October 21, 2016
The debate over whether to raise Maine’s minimum wage by 60 percent (and raise its tipped minimum wage by over 200 percent) is a study in contrasts. On the one side, advocates for the extreme wage increase have been powered by five- … Continue reading
October 11, 2016
In the pantheon of PAC names, “Mainers for Fair Wages” must rank among the least offensive in American electoral history. However, their benign name hides that which their campaign finance disclosure forms reveal: “Mainers for Fair Wages” is fueled by … Continue reading
September 9, 2016
Over Labor Day weekend, calls for an increase in the minimum wage reached a fever pitch. Labor Secretary Thomas Perez joined with labor groups in an attempt to shame politicians that do not support a federal wage hike. Our latest ad, … Continue reading
About the Minimum Wage
The minimum wage is the minimum hourly wage an employer can pay an employee for work. Currently, the federal minimum wage is $7.25 an hour (part of the Fair Labor Standards Act) and some states and cities have raised their minimum wage even higher than that. California and Massachusetts currently have the highest state minimum wages in the country at $10 per hour, and Emeryville, CA, currently has the highest city minimum wage at $14.44 an hour.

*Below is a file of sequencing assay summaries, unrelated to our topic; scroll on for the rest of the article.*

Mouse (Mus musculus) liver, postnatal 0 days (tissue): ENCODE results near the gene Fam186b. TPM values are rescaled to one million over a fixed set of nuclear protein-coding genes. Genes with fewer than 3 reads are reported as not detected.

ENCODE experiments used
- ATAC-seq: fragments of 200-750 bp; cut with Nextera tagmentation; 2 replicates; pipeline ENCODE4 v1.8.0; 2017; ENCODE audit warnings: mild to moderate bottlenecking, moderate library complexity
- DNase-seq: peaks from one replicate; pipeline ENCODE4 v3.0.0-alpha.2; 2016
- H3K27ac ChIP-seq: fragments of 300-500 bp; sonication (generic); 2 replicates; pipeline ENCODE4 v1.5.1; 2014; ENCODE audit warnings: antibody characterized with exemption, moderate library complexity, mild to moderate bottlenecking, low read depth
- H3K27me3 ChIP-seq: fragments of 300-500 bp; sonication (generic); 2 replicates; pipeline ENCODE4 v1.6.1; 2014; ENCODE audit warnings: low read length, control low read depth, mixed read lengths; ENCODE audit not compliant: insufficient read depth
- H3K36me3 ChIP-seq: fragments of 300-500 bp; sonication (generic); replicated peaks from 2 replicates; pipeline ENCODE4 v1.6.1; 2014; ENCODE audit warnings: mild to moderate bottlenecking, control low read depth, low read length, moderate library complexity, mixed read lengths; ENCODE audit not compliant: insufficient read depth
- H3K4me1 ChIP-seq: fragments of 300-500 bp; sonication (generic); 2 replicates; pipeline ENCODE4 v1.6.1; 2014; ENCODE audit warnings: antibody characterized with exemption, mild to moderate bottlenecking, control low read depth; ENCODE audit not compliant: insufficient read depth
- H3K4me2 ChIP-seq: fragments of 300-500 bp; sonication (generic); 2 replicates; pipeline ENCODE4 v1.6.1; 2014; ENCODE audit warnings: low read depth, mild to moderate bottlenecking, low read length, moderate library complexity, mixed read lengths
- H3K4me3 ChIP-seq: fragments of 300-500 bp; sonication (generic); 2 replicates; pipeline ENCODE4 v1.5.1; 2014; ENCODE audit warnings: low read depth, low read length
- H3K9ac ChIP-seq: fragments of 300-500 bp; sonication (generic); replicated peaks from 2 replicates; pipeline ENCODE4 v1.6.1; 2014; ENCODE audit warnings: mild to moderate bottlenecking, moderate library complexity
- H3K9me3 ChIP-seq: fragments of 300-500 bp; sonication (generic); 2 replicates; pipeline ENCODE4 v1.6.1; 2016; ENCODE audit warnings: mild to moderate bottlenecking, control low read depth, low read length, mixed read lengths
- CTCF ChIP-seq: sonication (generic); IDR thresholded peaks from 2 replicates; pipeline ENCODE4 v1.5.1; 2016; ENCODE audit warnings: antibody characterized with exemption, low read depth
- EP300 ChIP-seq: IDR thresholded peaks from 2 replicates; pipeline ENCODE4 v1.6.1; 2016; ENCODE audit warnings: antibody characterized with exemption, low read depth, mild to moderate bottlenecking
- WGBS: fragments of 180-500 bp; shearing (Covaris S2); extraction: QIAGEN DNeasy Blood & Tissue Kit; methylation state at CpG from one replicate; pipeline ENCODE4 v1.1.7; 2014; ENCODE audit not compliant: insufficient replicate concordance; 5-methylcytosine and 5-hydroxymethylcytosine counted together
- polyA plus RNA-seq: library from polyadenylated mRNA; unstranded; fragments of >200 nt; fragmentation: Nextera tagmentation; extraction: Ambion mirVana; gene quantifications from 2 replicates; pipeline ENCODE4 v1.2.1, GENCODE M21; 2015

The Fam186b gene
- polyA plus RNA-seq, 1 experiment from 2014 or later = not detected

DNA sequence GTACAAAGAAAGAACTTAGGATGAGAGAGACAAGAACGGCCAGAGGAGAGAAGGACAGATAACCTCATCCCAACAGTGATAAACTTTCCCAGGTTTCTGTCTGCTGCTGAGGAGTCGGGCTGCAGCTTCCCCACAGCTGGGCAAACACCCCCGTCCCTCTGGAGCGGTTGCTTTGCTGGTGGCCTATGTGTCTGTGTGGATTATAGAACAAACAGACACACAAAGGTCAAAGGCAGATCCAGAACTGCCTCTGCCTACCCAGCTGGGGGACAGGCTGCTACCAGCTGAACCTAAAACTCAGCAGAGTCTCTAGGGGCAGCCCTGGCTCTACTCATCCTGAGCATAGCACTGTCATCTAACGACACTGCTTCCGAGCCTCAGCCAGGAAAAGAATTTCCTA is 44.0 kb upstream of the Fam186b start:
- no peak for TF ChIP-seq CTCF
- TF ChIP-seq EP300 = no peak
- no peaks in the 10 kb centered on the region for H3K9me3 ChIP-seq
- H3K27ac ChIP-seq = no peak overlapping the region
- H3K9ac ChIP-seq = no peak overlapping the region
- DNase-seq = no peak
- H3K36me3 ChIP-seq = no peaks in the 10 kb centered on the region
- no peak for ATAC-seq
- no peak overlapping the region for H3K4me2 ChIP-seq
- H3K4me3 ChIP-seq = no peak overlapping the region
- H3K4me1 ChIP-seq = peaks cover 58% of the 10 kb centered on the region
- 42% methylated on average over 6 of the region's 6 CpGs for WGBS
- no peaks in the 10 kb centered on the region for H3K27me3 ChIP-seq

Employees that earn the minimum wage tend to be young, and work in businesses that keep a few cents of each sales dollar after expenses. When the minimum wage goes up, these employers are forced to either pass costs on to consumers in the form of higher prices, or cut costs elsewhere–leading to less full-service and more customer self-service. As a result, fewer hours and jobs are available for less-skilled and less-experienced employees.
Minimum wage increases do not help reduce poverty. Award winning research looked at states that raised their minimum wage between 2003 and 2007 and found no evidence to suggest these higher minimum wages reduced poverty rates. While the few employees who earn a wage increase might benefit from a wage hike, those that lose their job are noticeably worse off.
Employees who start at the minimum wage aren’t stuck there. Research found that the majority of employees who start at the minimum wage, move to a higher wage in their first year on the job.